Our next stop is the City Hall, a large old town house that has been home to the local council since 1673. The staircase is decorated with portraits of well-fed former mayors, resplendent in their urban beauty, but the most striking is the most impressive. called the Graffiti Room downstairs. In the 18th century, this room was used to incarcerate prisoners awaiting trial, many of whom spent time scratching intricate paintings on the walls. There are many etchings of sailing ships (including one from the American War of Independence) and an early hot air balloon.
We end up on the old Ha’penny Pier (so called because it used to charge half a penny), looking out across the still gray water towards the looming cranes of Felixstowe and the wild North Sea beyond. A post on the Cape Cod pier shows where The Mayflower set sail, 3,314 miles away. Standing here, as darkness falls, the past feels very close. “It’s a place steeped in history,” says Andy. “It gets into your blood.”
I spend the night at The Pier, a handsome Victorian hotel on the harbor front. The corridors are decorated with vintage travel posters (“Harwich for the Continent – the largest luxury channel steamers”). A recording of the shipping forecast is playing in the men. I dine on grilled mackerel with red cabbage, coley fillet with chips and peas, and scrumptious apple fritters – £27.50 for three courses, good value for such food. From my bedroom window, after dark, I watch the lights flicker across the bay.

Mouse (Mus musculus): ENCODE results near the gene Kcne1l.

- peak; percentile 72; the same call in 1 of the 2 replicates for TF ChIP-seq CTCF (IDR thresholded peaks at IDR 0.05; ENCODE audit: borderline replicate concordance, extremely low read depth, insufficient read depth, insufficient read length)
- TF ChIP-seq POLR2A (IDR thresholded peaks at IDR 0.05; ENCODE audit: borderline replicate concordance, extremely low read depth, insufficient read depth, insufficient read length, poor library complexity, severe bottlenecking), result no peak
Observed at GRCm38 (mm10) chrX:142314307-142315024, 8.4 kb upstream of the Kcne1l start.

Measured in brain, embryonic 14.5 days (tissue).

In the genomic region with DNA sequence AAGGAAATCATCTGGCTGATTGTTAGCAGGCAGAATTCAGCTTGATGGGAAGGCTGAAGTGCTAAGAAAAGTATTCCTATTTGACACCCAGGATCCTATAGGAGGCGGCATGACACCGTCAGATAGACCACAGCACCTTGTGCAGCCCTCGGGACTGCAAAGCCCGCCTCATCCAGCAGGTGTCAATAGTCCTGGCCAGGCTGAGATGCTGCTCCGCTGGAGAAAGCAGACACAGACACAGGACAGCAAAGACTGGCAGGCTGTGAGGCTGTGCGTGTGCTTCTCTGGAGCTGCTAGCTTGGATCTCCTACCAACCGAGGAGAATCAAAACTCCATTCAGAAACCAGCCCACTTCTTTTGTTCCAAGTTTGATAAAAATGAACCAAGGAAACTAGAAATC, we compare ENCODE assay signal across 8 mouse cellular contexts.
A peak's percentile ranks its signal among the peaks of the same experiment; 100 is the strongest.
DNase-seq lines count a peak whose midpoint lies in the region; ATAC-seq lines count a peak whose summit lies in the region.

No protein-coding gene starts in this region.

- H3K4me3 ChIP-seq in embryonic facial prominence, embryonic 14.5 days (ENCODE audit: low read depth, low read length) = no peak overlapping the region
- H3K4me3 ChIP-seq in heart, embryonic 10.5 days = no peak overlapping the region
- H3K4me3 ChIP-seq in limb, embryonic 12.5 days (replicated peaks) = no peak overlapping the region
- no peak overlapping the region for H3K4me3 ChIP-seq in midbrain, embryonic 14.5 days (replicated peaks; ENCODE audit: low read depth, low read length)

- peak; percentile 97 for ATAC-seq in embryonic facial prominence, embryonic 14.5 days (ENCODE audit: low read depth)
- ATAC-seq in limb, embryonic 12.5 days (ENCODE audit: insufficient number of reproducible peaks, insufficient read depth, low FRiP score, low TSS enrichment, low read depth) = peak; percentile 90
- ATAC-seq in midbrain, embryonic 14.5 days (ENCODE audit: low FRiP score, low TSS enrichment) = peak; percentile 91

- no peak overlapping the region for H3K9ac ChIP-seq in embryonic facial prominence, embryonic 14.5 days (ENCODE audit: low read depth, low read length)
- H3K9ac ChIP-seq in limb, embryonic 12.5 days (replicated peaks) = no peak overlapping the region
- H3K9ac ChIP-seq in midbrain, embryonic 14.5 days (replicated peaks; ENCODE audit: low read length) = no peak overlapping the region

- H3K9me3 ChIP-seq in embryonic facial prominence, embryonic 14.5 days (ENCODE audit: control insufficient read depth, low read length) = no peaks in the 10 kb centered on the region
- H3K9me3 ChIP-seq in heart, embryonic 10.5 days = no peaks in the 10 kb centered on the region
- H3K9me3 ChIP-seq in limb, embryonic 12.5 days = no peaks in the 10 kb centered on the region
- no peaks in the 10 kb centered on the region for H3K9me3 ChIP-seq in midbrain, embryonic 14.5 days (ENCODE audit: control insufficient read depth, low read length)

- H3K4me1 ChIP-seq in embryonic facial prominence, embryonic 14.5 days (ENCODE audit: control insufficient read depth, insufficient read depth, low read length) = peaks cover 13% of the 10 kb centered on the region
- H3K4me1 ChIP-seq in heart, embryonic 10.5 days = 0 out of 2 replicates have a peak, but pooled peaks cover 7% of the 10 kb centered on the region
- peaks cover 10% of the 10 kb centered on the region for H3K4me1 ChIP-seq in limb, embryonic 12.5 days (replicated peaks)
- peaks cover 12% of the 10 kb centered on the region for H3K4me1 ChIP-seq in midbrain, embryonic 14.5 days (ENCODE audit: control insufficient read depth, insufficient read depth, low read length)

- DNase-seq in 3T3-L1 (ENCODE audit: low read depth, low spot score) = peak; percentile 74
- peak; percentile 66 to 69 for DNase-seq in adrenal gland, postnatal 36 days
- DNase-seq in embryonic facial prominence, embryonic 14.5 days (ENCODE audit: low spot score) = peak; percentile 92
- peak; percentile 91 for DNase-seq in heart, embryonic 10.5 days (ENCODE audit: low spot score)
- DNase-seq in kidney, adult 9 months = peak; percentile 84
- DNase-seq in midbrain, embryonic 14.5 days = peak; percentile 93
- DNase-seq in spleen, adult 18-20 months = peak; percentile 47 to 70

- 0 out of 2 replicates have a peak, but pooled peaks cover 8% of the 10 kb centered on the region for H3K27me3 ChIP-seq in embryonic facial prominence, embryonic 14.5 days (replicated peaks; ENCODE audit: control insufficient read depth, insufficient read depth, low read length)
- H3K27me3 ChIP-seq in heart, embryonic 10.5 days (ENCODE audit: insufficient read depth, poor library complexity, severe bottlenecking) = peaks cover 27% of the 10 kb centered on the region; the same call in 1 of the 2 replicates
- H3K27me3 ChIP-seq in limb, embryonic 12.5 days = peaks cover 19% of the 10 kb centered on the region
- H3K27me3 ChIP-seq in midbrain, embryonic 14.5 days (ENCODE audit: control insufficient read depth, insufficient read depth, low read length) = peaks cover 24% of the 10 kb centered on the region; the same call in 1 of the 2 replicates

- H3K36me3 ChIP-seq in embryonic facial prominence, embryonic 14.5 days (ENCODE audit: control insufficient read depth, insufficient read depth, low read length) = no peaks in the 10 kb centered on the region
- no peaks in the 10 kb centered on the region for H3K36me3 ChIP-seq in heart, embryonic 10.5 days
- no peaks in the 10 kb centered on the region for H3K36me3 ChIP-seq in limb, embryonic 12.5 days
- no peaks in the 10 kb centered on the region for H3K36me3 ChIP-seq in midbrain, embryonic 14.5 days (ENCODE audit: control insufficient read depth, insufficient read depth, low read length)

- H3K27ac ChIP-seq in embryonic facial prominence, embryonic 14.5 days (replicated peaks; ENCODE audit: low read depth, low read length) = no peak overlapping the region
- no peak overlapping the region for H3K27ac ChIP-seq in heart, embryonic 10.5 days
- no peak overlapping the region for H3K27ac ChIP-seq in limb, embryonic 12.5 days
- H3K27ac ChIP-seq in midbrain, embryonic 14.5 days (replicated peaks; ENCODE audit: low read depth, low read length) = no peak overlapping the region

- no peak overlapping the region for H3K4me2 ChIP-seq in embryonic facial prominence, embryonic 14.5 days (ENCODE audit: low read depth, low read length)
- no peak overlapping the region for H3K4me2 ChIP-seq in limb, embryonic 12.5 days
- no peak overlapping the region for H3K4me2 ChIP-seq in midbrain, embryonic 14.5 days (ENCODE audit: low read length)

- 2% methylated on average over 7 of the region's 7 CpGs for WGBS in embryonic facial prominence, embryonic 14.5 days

The next morning, before I leave home, I stop at Harwich’s newest landmark, unveiled a few months ago. Called ‘Safe Haven’, it is a moving memorial to the children (mainly German Jews) of the Kindertransport, who came here from the Continent – all alone, without their parents, seeking refuge from Nazi persecution , just before the Second World War.
The memorial shows a huddle of anxious children walking down a gang plank. They must have been so scared at first, so unsure of what might await them. Ian Wolter’s accomplished sculpture captures that air of concern very well. “We came aboard at Harwich and were taken out in certain areas,” recalled one of those young refugees, Rabbi John Rayner. “The sun was shining, the air clean, the grass greener than any I had ever seen, and if ever freedom was tangible, it was that morning in Harwich.”
Where to stay
Doubles at The Pier (milsomhotels.com) cost from £150 per room per night, including breakfast.
For more information about Harwich and Essex visit harwich-society.co.uk or visitessex.com.